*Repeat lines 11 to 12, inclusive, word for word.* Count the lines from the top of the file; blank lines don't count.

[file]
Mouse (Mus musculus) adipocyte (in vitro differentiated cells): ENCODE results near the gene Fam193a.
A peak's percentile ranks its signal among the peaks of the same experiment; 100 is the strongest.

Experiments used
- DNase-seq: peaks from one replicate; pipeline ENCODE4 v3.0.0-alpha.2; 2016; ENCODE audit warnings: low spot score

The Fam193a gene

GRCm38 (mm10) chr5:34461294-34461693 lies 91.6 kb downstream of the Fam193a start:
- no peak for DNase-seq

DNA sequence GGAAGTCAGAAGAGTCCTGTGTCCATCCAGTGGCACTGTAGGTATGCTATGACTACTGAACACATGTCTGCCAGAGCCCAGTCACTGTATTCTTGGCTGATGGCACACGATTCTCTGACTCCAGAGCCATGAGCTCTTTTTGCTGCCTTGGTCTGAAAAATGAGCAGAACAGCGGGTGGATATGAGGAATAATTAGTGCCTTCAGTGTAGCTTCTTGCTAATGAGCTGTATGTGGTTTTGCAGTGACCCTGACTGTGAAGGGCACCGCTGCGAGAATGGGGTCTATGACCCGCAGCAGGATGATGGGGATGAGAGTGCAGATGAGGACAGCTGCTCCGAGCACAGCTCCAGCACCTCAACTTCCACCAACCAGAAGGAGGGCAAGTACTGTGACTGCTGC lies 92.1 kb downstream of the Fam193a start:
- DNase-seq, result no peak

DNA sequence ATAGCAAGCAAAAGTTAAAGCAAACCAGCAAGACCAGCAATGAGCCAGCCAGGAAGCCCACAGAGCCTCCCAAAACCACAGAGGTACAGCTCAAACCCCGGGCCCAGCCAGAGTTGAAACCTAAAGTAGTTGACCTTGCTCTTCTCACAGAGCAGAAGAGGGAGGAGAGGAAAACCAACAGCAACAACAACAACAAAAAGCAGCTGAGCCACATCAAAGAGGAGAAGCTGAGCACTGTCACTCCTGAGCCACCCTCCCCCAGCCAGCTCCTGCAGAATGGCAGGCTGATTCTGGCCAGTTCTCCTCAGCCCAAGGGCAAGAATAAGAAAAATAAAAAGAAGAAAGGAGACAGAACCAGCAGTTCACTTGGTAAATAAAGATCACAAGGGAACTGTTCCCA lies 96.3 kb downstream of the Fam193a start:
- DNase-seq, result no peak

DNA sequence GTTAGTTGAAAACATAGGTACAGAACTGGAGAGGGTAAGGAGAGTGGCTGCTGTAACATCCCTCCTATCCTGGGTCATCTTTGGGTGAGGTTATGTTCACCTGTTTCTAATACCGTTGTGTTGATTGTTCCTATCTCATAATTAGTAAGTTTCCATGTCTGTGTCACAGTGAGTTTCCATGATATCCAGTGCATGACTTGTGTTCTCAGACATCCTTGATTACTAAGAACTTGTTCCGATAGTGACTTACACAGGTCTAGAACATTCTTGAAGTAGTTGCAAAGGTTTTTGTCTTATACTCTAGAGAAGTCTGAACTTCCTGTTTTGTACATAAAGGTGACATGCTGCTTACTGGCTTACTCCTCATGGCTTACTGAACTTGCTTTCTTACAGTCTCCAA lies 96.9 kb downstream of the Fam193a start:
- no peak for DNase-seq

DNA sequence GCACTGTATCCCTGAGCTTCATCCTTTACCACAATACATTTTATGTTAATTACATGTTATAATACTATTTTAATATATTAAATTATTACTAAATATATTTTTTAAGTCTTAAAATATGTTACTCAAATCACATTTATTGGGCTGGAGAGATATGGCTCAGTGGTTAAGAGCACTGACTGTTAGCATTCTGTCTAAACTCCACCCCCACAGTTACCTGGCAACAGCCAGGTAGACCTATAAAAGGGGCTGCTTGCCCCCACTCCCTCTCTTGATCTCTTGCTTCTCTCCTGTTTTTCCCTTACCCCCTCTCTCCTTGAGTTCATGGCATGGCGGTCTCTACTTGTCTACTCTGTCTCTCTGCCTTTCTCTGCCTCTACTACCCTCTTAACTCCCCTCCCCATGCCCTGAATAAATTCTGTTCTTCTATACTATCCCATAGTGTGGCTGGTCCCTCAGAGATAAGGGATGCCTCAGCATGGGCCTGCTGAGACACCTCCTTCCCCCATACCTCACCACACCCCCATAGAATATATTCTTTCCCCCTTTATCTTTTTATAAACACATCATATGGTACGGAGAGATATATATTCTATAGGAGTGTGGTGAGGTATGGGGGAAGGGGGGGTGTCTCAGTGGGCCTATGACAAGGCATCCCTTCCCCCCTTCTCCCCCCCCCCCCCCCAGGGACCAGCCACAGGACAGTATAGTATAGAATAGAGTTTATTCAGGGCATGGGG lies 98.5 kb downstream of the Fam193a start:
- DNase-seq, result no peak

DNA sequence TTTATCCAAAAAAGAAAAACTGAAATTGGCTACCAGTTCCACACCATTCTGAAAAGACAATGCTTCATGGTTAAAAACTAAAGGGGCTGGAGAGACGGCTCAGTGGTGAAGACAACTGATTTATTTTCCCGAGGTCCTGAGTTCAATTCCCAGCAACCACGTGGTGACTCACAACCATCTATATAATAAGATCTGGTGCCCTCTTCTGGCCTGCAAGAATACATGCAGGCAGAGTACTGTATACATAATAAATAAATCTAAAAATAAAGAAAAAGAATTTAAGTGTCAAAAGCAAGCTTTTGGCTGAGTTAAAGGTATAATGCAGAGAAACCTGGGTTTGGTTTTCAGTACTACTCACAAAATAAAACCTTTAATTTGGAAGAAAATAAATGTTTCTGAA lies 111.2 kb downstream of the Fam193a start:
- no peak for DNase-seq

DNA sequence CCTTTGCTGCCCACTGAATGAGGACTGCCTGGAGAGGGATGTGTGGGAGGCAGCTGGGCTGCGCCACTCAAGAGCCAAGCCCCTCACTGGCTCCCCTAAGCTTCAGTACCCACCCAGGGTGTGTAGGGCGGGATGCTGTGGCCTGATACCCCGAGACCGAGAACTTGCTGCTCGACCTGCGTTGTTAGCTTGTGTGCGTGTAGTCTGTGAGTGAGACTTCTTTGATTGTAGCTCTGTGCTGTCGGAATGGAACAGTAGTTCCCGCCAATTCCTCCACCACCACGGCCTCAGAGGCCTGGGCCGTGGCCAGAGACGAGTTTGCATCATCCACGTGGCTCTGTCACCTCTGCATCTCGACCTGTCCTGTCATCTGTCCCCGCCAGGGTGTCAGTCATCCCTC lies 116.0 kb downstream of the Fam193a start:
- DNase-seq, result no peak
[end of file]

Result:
- DNase-seq, result no peak

DNA sequence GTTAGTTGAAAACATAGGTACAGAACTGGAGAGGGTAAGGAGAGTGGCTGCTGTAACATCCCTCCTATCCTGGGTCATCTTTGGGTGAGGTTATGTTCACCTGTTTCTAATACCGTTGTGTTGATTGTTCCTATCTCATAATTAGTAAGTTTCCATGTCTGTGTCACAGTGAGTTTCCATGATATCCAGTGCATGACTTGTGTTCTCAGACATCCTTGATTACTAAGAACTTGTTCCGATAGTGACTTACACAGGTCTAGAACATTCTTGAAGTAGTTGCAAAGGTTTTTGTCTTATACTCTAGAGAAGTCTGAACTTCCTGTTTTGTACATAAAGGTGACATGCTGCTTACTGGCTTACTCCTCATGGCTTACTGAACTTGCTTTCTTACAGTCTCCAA lies 96.9 kb downstream of the Fam193a start: